Club Corner: Lion Catchers

In this week’s Club Corner, we will be featuring the Lion Catchers Club. In this program, high school students and teachers help tutor and mentor elementary school kids.

Lion Catchers was formed in 2014 as a community-wide response to barriers that low-income families face related to educating their children.

“The idea was to focus on tutoring, mentoring, and leadership development for children and youth,” Lion Catchers organizer Tom Lange said.

Lange began to realize the potential of high school students as tutors.

”In 2016, it became obvious that High School students could be a great addition to the tutoring program, and we’ve had several NC students involved ever since, working alongside adult volunteers,” Lange said.

The main skill mentors work with the kids in is reading.

“[We focus on reading] because of the critical nature of this skill for success in every other subject and future learning,” Lange said.

Lion Catchers takes place from 3:30-4:30 pm on Monday and Wednesday. Each prospective mentor will be given instructions and guidance as well prior to beginning tutoring.

Lange explains which elementary grades are the primary focus of the Lion Catchers program.

“2nd or 3rd-grade teachers identify students at the greatest risk of not attaining grade-level reading skills, and if the student’s parent agrees, these students make up our cohort,” Lange said.

The objective of Lion Catchers is primarily getting elementary students in a position to read at their respective grade level, but increasing students’ willingness to read in front of their peers has been a byproduct of the program.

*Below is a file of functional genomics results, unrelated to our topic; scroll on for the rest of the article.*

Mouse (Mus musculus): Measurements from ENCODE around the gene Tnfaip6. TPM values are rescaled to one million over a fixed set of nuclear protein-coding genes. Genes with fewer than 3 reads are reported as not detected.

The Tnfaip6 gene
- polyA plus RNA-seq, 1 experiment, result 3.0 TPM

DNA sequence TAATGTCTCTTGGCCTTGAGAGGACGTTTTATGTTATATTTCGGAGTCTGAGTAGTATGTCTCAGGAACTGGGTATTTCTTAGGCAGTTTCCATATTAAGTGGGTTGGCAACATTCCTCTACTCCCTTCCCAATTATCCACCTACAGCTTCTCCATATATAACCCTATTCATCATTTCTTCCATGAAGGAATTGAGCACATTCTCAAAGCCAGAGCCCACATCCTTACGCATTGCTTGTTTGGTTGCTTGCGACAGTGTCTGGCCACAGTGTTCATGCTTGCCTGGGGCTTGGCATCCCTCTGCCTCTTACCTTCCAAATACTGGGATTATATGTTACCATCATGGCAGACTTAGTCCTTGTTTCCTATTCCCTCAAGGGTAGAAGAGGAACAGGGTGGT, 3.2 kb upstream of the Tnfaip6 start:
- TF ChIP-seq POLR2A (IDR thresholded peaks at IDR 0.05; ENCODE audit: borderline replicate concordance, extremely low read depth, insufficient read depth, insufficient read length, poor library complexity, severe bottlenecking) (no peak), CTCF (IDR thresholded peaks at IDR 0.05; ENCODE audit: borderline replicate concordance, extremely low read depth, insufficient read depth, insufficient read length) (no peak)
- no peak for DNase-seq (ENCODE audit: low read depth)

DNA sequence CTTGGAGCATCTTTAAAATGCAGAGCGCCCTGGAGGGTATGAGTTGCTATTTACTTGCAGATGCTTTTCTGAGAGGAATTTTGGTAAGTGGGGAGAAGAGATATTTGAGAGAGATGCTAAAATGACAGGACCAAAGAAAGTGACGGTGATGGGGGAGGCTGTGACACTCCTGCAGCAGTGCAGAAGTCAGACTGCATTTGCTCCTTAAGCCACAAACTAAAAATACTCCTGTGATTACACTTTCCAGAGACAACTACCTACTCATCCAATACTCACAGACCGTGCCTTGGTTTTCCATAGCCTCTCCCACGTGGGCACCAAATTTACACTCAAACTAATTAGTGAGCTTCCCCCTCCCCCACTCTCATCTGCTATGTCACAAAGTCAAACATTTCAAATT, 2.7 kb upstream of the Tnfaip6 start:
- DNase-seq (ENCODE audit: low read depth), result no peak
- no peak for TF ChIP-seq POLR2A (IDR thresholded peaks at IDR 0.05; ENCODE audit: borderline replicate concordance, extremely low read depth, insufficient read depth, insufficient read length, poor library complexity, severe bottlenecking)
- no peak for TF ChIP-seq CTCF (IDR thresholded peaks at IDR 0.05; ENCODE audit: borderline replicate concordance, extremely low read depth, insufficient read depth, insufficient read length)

“Although the original purpose is all academic, we have learned that a lot of what is accomplished has to do with increasing confidence and self-esteem, both of which are highly valuable in the development of any person to reach their full potential,” Lange said.

Not only do those getting tutored benefit from Lion Catchers, the tutors themselves, in Lange’s opinion, better themselves.

“Oftentimes, the person who volunteers as a tutor or mentor does it because they believe the other person needs this service and will benefit, which they do. However, one of the great lessons in life is that those who serve are blessed in surprising ways,” Lange said. “Volunteers get a better understanding of our community and some of the hardships they may not otherwise understand. We learn how resilient our neighbors are and those who seem to have less, in reality, are blessed with amazing talents and skills that are often overlooked.”

Stop by the Learning Center if interested in joining the Lion Catchers.

-Max Simmel

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